An important and compelling book. Its scrupulous analysis of democratization in Germany and Poland in different historical periods is essential for understanding the conditions that make new democracies work. For anyone concerned with democracy this is a must read; it represents comparative research in political science at its best.
Winner of the 2007 Bronislaw Malinowski Social Sciences Award
As democracy has swept the globe, the question of why some democracies succeed while others fail has remained a pressing concern. In this theoretically innovative, richly historical study, Michael Bernhard looks at the process by which new democracies choose their political institutions, showing how these fundamental choices shape democracy's survival. Offering a new analytical framework that maps the process by which basic political institu-tions emerge, Bernhard investigates four paradigmatic episodes of democracy in two countries: Germany during the Weimar period and after World War II, and Poland between the world wars and after the fall of communism. Students of democracy will appreciate the broad applicability of Bernhard's findings, while area specialists will welcome the book's accessible and detailed historical accounts.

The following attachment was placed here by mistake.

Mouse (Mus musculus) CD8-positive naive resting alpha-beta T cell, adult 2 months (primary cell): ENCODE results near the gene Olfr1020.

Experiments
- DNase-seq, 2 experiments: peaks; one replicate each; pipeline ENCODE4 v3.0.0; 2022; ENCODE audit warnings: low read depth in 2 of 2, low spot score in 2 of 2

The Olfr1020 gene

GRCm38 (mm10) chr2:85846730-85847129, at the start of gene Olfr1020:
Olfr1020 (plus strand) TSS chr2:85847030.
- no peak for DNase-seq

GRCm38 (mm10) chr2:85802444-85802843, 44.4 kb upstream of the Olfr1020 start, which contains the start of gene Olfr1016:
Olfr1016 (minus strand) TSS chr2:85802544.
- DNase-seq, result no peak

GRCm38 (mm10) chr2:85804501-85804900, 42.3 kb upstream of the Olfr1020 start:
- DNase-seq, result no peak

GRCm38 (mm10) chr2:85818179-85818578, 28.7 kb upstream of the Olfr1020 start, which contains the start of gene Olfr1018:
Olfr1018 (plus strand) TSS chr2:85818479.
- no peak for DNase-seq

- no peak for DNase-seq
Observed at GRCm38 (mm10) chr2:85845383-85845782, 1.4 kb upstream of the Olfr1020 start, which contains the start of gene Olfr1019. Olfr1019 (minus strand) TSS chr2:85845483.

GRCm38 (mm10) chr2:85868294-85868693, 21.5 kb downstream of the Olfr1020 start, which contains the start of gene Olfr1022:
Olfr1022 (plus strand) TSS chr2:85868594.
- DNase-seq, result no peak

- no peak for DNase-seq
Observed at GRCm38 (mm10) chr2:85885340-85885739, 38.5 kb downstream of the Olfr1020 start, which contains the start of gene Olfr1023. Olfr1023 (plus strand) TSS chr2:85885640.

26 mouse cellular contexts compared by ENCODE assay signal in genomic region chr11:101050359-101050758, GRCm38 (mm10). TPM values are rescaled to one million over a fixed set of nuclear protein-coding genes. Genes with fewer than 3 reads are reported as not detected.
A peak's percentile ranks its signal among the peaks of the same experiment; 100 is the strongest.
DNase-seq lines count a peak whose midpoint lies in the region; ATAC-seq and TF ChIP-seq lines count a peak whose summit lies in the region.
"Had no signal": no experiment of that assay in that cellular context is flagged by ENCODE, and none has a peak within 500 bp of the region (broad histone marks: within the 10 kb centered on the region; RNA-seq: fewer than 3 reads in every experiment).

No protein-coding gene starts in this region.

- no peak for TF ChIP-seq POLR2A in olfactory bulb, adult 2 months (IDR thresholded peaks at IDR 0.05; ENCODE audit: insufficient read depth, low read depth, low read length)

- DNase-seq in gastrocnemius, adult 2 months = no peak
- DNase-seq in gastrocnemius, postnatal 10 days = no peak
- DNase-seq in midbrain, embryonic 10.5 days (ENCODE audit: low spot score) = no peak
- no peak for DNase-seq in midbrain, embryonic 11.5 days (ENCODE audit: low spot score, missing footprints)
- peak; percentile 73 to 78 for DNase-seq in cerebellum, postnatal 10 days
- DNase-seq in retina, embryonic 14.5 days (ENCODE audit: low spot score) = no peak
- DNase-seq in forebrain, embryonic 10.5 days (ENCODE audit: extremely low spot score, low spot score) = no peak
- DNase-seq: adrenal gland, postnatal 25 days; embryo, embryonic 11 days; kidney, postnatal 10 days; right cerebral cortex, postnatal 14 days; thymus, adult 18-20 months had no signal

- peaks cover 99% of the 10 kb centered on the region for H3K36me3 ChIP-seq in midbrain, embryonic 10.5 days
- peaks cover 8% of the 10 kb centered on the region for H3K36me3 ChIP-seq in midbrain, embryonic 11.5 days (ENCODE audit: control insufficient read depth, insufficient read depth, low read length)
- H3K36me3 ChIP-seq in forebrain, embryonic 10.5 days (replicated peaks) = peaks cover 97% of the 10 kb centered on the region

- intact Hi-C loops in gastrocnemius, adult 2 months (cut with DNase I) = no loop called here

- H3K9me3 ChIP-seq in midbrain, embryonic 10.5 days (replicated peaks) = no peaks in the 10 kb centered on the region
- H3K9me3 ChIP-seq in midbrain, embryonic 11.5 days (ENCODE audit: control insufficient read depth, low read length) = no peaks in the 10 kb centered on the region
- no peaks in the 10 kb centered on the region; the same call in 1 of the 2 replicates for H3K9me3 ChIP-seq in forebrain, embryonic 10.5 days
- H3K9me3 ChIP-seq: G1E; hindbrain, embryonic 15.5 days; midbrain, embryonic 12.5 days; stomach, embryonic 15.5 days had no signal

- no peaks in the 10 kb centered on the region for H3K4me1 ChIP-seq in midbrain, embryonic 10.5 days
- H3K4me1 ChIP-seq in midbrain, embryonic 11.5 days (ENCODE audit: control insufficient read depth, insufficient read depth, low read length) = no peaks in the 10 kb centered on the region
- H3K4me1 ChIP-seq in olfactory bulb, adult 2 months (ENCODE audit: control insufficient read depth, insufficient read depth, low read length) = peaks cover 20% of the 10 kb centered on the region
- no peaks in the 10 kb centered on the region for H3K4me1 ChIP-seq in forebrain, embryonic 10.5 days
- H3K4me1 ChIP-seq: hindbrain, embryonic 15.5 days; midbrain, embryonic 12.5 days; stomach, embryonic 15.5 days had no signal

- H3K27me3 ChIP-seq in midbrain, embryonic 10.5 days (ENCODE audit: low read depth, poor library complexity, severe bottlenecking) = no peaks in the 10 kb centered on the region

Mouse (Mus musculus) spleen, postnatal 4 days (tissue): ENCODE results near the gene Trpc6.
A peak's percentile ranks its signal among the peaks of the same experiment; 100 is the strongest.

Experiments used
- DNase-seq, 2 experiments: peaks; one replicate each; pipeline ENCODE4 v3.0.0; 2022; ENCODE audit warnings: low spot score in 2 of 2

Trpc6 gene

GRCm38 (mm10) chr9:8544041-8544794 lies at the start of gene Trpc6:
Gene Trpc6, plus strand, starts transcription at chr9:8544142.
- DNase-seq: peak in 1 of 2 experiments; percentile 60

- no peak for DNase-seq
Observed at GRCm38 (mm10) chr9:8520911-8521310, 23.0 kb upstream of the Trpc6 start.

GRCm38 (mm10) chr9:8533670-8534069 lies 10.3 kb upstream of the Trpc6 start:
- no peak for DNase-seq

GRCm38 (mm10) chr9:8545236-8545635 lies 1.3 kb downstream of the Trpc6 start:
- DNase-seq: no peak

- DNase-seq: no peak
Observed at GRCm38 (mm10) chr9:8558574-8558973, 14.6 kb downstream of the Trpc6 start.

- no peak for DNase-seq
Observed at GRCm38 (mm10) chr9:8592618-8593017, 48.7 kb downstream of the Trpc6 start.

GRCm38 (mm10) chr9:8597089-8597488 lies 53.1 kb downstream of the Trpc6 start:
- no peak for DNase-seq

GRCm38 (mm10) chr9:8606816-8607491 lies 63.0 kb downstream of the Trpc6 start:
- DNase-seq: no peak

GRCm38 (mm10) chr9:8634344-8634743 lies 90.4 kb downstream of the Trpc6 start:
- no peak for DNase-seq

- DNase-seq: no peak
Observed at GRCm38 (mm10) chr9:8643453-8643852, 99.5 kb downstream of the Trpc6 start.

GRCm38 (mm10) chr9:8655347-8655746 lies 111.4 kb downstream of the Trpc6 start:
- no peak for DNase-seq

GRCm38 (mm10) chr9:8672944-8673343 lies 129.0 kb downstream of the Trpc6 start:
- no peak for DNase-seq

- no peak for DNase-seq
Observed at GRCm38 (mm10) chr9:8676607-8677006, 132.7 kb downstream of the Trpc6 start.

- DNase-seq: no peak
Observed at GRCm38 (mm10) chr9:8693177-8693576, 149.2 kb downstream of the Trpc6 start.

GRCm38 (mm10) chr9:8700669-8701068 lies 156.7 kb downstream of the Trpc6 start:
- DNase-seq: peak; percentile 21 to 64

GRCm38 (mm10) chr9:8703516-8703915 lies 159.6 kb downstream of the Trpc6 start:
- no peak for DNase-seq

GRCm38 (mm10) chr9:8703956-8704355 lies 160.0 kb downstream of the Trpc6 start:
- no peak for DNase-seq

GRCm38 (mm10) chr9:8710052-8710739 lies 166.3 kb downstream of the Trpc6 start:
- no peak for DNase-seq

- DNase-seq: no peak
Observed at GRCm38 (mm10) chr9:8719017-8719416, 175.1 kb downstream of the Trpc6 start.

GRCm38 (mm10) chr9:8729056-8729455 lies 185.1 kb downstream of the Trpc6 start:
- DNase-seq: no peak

In his well-chosen and illuminating comparison of the sources and consequences of the design of political institutions, Michael Bernhard reminds political scientists—who have become increasingly reductionist in their studies—that politicians have complex interests, competing values, and contrasting ideas, that all of these factors and their interactions shape institutional choices, and that both these choices and the evolving economic and political context, both at home and abroad, are responsible for whether democracy survives or dies.